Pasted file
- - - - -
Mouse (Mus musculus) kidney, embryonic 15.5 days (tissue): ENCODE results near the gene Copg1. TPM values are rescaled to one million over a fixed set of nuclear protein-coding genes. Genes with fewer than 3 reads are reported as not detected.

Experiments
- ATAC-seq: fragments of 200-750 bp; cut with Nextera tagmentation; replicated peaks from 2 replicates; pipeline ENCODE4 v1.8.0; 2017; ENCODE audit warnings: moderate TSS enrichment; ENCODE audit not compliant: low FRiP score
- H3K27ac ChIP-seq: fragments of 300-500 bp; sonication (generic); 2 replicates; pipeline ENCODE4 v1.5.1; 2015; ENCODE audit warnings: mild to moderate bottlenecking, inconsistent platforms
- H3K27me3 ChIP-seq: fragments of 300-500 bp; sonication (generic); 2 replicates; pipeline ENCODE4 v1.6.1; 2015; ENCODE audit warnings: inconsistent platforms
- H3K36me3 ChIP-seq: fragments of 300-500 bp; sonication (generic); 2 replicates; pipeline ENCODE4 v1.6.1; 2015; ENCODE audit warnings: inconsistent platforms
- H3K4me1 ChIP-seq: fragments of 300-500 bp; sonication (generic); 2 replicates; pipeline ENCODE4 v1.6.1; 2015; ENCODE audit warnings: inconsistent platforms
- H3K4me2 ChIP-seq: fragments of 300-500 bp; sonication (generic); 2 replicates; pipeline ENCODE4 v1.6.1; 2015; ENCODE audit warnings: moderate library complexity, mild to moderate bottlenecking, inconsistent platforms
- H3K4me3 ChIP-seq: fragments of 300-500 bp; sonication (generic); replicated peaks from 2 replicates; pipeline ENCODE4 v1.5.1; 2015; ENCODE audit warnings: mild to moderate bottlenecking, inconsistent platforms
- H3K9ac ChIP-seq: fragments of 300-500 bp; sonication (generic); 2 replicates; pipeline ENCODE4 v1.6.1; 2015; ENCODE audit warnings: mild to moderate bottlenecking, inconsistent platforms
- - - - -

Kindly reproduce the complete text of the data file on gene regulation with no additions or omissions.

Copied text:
Mouse (Mus musculus) kidney, embryonic 15.5 days (tissue): ENCODE results near the gene Copg1. TPM values are rescaled to one million over a fixed set of nuclear protein-coding genes. Genes with fewer than 3 reads are reported as not detected.

Experiments
- ATAC-seq: fragments of 200-750 bp; cut with Nextera tagmentation; replicated peaks from 2 replicates; pipeline ENCODE4 v1.8.0; 2017; ENCODE audit warnings: moderate TSS enrichment; ENCODE audit not compliant: low FRiP score
- H3K27ac ChIP-seq: fragments of 300-500 bp; sonication (generic); 2 replicates; pipeline ENCODE4 v1.5.1; 2015; ENCODE audit warnings: mild to moderate bottlenecking, inconsistent platforms
- H3K27me3 ChIP-seq: fragments of 300-500 bp; sonication (generic); 2 replicates; pipeline ENCODE4 v1.6.1; 2015; ENCODE audit warnings: inconsistent platforms
- H3K36me3 ChIP-seq: fragments of 300-500 bp; sonication (generic); 2 replicates; pipeline ENCODE4 v1.6.1; 2015; ENCODE audit warnings: inconsistent platforms
- H3K4me1 ChIP-seq: fragments of 300-500 bp; sonication (generic); 2 replicates; pipeline ENCODE4 v1.6.1; 2015; ENCODE audit warnings: inconsistent platforms
- H3K4me2 ChIP-seq: fragments of 300-500 bp; sonication (generic); 2 replicates; pipeline ENCODE4 v1.6.1; 2015; ENCODE audit warnings: moderate library complexity, mild to moderate bottlenecking, inconsistent platforms
- H3K4me3 ChIP-seq: fragments of 300-500 bp; sonication (generic); replicated peaks from 2 replicates; pipeline ENCODE4 v1.5.1; 2015; ENCODE audit warnings: mild to moderate bottlenecking, inconsistent platforms
- H3K9ac ChIP-seq: fragments of 300-500 bp; sonication (generic); 2 replicates; pipeline ENCODE4 v1.6.1; 2015; ENCODE audit warnings: mild to moderate bottlenecking, inconsistent platforms